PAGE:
The essential energy of the Yin hexagram is straightforward, but it took me many years to understand it. Its associated animal is the mare, a beast of burden crucial to the ancient Chinese who traveled long distances across deserts, mountains, and steppes. The mare’s virtues are patience and acceptance. The message in my reading was clear; wait and be patient. In a few days the wisdom of the reading became evident when the object of my reading dropped into my lap with no additional effort needed.
This is the nature of the “feminine” planets of the Western astrological tradition. They achieve their aims by letting things come to them; Venus gains by her attractive force, while the Moon does so by her ability to reflect all that she encounters like the cosmic mirror. Each desires relationship to another person or experience to fully be itself. In a horary, a person symbolized by the Moon might have the quality of being changeable and fond of travel, constantly seeking new stimuli and diversions. In a relationship setting, regardless of the individuals’ gender, the partner shown by Venus is the one attracting the other like a magnet directing iron filings (Mars).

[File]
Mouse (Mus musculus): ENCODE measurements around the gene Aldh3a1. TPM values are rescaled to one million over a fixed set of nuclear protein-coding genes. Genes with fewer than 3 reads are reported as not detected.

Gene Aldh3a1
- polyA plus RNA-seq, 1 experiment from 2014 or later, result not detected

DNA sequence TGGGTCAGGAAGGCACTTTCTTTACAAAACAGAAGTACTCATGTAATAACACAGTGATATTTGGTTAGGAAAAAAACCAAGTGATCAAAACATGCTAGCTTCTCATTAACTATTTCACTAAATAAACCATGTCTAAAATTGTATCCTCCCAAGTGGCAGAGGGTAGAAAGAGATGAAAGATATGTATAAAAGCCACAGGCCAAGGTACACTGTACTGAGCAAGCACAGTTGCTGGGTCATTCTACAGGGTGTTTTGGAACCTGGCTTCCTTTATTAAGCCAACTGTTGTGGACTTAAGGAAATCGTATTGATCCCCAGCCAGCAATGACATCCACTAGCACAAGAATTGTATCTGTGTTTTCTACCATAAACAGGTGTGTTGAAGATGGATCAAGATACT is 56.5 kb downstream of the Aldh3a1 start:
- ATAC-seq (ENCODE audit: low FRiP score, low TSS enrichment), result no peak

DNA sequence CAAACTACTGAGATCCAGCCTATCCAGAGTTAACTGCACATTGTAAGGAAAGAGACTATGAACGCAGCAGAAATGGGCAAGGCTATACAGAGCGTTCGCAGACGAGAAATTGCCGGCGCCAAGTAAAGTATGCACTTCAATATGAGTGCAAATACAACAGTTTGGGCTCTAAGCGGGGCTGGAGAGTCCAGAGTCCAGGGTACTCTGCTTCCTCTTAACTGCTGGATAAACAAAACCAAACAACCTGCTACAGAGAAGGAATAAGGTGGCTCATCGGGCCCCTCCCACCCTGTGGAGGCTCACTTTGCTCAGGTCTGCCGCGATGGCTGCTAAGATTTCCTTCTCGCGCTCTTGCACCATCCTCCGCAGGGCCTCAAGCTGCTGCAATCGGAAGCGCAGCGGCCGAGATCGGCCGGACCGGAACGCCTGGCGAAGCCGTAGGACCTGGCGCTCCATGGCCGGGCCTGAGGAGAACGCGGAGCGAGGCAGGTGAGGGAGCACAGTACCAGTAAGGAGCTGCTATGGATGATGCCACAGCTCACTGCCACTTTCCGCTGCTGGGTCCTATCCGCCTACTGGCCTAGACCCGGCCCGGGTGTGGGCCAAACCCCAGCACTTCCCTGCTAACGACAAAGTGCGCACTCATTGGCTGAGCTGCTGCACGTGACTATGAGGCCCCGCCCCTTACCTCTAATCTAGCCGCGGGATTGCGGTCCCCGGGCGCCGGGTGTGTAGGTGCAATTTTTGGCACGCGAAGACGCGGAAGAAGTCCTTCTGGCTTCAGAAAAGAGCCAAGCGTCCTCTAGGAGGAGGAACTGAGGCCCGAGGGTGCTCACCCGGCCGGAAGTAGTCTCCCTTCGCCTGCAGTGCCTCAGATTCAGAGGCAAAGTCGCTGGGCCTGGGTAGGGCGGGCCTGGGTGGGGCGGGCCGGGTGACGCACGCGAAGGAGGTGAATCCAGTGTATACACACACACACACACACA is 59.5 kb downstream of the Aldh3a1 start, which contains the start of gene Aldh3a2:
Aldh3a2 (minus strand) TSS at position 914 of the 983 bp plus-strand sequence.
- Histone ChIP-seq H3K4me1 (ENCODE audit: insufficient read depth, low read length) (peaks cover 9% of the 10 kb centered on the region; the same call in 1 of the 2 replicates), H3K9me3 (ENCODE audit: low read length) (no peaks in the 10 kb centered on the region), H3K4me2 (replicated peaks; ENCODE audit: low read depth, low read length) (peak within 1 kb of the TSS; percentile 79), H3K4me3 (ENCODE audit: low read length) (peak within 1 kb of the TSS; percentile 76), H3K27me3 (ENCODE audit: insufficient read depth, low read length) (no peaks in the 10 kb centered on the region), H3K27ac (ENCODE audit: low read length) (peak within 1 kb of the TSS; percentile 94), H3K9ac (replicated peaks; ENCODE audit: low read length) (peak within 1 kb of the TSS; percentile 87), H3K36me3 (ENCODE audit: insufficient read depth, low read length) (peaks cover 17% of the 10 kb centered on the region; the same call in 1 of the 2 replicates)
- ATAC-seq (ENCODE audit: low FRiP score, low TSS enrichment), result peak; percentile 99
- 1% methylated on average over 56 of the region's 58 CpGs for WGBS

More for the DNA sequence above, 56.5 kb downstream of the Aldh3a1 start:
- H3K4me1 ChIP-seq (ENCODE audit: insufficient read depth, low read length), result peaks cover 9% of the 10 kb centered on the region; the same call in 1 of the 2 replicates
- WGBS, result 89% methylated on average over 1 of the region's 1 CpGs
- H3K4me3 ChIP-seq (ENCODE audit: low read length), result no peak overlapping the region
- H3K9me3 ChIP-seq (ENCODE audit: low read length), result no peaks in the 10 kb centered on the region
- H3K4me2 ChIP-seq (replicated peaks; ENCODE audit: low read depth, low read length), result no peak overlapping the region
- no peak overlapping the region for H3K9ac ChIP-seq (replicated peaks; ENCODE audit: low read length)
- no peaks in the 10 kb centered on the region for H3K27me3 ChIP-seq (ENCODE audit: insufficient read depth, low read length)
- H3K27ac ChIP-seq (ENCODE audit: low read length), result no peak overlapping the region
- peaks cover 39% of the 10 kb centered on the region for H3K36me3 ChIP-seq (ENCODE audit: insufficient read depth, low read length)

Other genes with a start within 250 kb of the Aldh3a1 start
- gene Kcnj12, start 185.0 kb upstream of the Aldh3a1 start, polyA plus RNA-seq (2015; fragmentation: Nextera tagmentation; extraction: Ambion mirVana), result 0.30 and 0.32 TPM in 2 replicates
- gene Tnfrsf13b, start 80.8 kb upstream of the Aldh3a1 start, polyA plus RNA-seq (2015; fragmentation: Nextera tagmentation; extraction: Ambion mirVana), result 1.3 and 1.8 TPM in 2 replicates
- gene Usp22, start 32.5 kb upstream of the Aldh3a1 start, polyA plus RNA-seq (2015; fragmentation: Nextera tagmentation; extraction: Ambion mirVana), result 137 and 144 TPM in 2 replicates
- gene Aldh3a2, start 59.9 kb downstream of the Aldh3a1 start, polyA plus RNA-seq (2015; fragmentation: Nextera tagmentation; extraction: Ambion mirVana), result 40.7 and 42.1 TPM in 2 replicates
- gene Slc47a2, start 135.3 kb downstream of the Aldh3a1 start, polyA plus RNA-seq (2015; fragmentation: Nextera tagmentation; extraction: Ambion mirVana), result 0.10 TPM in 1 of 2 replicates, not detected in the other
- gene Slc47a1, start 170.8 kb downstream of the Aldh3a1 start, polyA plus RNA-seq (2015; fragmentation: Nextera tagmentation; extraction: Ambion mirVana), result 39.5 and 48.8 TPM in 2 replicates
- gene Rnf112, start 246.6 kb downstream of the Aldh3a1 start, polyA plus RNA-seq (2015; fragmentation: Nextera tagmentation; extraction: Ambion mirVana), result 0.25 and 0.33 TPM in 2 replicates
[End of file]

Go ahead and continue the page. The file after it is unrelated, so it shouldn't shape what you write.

Hexagram One, Force, indicates the impetus to act. Its appearance heralds a time when we must go after the desired result. Things will not come to us of their own accord: we must bestir ourselves and reach out, take a risk. Only if we make a show of energy will the Universe cooperate and send us its blessings. Several years ago I was poised at the brink of an important life change that, if I took a chance, would upend everything familiar. The Force hexagram appeared frequently for me during those months. In retrospect, Force told me that it was time to be bold and enter the unknown with confidence. I did so to the best of my ability and found that once I took the leap of faith into the unknown, circumstances conspired to bring me a deeper and richer life experience than I had ever had before.
The Chinese animal associated with Force is the dragon. It can live in all of the elements; water, earth, fire, and air. It is the symbol of the bold explorer who treats the entire cosmos as her home, even the parts she does not know. Its qualities are courage and confidence. When Force appears, we are called on to transcend our boundaries. Its assertive qualities evoke interesting intersections between the “masculine” planets of astrology and I Ching Yang energy.
Western astrology has five masculine planets; Mercury (though it is technically “bi-gendered,” it most often manifests as young men), the Sun, Mars, Jupiter, and Saturn. The Sun, Mars, and Jupiter most exemplify the qualities of Force in the Chinese tradition. These three planets are associated with the hot quality in Western thought: the Sun and Mars are hot and dry, while Jupiter is hot and moist. All things being equal, the “hot” planets in an astrological context indicate individuals who go out and get the things they want, rather than waiting to attract them.